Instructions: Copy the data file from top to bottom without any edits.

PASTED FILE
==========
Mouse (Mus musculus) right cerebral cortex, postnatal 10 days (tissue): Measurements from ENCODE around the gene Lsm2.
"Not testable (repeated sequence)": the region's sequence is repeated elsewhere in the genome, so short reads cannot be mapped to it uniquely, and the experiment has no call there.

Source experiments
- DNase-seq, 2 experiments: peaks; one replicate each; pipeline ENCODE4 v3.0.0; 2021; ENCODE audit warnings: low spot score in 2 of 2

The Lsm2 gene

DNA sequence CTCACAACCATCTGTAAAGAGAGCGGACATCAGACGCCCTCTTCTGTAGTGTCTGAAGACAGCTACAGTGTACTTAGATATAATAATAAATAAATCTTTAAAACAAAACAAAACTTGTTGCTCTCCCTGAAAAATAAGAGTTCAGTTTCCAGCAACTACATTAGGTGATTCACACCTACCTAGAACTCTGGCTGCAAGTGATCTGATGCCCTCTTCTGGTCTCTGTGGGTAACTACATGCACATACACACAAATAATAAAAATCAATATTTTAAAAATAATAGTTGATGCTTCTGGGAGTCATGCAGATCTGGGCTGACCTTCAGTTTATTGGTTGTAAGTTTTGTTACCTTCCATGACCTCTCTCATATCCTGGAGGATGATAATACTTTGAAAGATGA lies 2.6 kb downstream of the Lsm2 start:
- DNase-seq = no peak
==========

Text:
Mouse (Mus musculus) right cerebral cortex, postnatal 10 days (tissue): Measurements from ENCODE around the gene Lsm2.
"Not testable (repeated sequence)": the region's sequence is repeated elsewhere in the genome, so short reads cannot be mapped to it uniquely, and the experiment has no call there.

Source experiments
- DNase-seq, 2 experiments: peaks; one replicate each; pipeline ENCODE4 v3.0.0; 2021; ENCODE audit warnings: low spot score in 2 of 2

The Lsm2 gene

DNA sequence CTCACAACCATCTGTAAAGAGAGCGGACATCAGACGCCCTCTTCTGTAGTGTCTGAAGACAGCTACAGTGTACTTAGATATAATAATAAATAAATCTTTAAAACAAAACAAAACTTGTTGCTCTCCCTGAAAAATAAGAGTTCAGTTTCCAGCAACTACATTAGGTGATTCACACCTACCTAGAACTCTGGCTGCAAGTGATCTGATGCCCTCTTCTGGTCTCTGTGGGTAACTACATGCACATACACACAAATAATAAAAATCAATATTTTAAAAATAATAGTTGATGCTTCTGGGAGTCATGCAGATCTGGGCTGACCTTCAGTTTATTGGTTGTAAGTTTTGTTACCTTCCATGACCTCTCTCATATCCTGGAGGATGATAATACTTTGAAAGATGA lies 2.6 kb downstream of the Lsm2 start:
- DNase-seq = no peak